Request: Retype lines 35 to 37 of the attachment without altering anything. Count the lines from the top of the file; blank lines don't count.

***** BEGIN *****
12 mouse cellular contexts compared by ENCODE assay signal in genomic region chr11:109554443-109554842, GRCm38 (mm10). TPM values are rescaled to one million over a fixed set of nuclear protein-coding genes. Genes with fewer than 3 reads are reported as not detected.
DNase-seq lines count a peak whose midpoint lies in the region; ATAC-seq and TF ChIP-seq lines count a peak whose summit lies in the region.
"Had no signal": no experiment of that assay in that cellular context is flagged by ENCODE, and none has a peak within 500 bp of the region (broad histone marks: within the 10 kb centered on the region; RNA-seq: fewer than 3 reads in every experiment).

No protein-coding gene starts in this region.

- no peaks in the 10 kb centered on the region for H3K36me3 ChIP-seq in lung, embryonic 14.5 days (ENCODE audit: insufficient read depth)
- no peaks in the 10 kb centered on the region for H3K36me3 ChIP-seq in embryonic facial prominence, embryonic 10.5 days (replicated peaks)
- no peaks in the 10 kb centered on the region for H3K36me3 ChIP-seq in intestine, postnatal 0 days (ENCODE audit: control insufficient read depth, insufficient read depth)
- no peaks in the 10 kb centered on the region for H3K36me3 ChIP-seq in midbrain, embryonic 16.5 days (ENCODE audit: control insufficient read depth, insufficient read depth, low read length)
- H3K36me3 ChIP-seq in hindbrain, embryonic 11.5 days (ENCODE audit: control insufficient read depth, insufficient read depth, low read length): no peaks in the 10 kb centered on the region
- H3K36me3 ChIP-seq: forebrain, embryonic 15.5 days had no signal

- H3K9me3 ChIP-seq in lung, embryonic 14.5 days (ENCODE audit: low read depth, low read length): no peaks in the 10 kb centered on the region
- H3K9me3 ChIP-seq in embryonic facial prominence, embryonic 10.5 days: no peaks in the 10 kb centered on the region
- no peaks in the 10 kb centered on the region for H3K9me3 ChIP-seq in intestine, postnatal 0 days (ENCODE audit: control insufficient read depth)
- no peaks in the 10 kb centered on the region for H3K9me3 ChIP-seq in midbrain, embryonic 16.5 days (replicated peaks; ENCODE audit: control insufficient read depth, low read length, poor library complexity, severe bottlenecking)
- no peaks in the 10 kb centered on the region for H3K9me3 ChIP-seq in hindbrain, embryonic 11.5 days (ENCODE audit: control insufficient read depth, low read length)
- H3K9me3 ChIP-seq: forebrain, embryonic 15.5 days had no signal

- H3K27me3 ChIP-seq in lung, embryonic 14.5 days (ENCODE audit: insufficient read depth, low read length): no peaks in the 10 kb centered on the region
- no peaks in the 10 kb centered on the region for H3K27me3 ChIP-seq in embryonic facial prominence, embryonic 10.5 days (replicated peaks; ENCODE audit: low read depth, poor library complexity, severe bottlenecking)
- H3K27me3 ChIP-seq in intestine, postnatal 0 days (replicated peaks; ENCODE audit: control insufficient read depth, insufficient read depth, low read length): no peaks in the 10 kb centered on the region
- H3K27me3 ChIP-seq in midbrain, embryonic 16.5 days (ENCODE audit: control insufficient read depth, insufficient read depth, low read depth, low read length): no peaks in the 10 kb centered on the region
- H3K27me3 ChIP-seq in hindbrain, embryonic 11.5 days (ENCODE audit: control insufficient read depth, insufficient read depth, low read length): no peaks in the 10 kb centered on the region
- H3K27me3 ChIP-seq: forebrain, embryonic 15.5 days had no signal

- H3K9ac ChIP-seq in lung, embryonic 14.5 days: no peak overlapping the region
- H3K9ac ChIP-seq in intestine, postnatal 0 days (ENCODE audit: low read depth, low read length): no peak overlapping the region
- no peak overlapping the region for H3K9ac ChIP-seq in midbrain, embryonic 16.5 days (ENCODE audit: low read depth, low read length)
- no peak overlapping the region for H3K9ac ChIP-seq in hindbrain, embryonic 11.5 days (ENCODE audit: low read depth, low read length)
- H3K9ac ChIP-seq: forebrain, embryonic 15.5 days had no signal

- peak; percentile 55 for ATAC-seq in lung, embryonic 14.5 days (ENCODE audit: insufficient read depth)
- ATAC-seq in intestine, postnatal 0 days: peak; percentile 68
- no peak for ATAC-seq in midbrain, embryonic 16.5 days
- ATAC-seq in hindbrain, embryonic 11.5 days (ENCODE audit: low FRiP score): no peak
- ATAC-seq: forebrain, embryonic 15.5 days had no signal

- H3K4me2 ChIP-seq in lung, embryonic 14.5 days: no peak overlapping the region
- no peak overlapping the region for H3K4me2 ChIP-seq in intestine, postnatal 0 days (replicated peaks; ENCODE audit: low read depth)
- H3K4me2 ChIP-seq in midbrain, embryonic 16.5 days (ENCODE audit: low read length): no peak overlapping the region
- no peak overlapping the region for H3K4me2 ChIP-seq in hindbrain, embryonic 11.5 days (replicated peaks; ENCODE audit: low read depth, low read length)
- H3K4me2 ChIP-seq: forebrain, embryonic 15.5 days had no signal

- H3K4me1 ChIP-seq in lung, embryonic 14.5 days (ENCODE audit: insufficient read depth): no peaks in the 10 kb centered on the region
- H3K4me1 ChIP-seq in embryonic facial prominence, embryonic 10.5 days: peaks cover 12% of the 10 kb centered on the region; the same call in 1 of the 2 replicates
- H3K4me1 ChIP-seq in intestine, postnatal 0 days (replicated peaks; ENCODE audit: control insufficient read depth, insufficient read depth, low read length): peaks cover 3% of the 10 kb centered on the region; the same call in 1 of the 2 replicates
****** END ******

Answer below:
- H3K4me2 ChIP-seq in midbrain, embryonic 16.5 days (ENCODE audit: low read length): no peak overlapping the region
- no peak overlapping the region for H3K4me2 ChIP-seq in hindbrain, embryonic 11.5 days (replicated peaks; ENCODE audit: low read depth, low read length)
- H3K4me2 ChIP-seq: forebrain, embryonic 15.5 days had no signal